Saint Louis University’s subspecialty child neurology residency is a three-year program with a prerequisite of either a two-year residency in pediatrics or one year of pediatric residency coupled with one year of residency training in internal medicine in the United States.
Seven full-time neurologists and two pediatric nurse practitioners train residents in child neurology, principally at SSM Health Cardinal Glennon Children's Hospital, a renowned 190-bed tertiary care center.
We have specialty clinics in epilepsy, cerebral palsy, neurofibromatosis and tuberous sclerosis, neuromuscular disorders, headache, high-risk nursery follow-up and concussion.
The Division of Child Neurology in the Department of Neurology is dedicated to the ideals of Saint Louis University, SSM Health Cardinal Glennon Children’s Medical Center and our profession in the areas of research, service and education.
We endeavor to demonstrate our commitment by pursuing and disseminating both new knowledge and greater understanding of the nervous system, the diseases of childhood that afflict it, as well as the methods of diagnosing and treating them. We seek, adapt and implement the finest methods of delivering and practicing clinical child neurology.
In those areas where opportunity and our abilities allow, we endeavor to set the standard for others to follow. We recruit, train and educate those who wish to join our profession to first become our peers and then to surpass us in knowledge and accomplishment.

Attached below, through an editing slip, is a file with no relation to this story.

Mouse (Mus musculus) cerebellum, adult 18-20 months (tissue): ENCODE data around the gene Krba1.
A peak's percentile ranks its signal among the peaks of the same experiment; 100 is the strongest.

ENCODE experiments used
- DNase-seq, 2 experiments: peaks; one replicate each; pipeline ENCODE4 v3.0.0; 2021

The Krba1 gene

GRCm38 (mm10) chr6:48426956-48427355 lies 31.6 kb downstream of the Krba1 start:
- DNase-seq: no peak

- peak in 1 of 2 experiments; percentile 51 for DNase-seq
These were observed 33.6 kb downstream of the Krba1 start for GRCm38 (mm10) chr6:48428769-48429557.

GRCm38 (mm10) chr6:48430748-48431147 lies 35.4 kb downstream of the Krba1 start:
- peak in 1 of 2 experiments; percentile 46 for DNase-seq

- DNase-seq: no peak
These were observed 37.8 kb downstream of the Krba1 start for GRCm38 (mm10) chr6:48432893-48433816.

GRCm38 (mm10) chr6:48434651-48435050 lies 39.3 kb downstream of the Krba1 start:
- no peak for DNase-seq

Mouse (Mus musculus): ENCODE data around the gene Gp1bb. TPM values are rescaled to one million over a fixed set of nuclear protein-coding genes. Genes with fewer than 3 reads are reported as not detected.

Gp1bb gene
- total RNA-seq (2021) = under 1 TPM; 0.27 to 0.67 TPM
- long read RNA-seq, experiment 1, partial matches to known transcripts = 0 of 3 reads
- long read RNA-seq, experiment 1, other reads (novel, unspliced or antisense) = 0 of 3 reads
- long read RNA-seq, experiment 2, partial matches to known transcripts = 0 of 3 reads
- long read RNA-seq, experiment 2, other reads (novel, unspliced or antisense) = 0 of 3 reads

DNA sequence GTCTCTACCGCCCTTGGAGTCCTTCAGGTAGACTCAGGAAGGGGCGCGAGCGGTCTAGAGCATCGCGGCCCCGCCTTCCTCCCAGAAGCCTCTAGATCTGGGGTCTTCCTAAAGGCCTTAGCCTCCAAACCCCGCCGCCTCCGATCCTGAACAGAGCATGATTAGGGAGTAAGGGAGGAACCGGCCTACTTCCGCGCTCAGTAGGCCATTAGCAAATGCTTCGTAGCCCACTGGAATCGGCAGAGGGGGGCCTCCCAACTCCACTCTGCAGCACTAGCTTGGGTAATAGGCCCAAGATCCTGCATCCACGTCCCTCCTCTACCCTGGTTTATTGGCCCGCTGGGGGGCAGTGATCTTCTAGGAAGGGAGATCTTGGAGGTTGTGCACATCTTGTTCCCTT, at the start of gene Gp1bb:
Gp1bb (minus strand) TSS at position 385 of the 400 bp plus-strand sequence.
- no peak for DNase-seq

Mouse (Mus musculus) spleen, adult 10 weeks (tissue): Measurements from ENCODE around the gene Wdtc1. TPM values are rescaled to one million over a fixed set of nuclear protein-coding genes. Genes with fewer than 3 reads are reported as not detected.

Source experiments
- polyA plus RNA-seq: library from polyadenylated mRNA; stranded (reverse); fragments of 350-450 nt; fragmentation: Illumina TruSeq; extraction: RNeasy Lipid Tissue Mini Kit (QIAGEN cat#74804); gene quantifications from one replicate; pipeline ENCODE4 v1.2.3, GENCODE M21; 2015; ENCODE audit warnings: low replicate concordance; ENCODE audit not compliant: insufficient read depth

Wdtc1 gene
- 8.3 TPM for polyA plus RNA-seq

The Child Neurology Program participates in the National Residency Matching Program (NRMP). All prospective applicants must register with NRMP.
We support and encourage residents’ interest in both basic and clinical research with an infrastructure of conference and mentoring relationships, as well as opportunities for collaboration with researchers in both the Department of Neurology and the Department of Pediatrics. We have active research projects in the areas of epilepsy, antiepileptic drugs in children, headache, sleep, pain control and moyamoya disease.
Each year, residents — guided by a member of the faculty — research and present short scholarly work on interesting cases, conditions, new approaches or our institution’s experience with an aspect of neurologic disease. While designed to teach both scholarly skills and discipline, these presentations also teach communication skills and principles of lifelong self-directed learning and have led to publications in the medical literature.
Residents also prepare and present case studies and other brief scholarly works to their peers and fellow child neurologists at the annual Missouri Valley Child Neurology Colloquium each year.
The department director acts as mentor, encouraging and guiding the residents’ development of research skills and individual projects.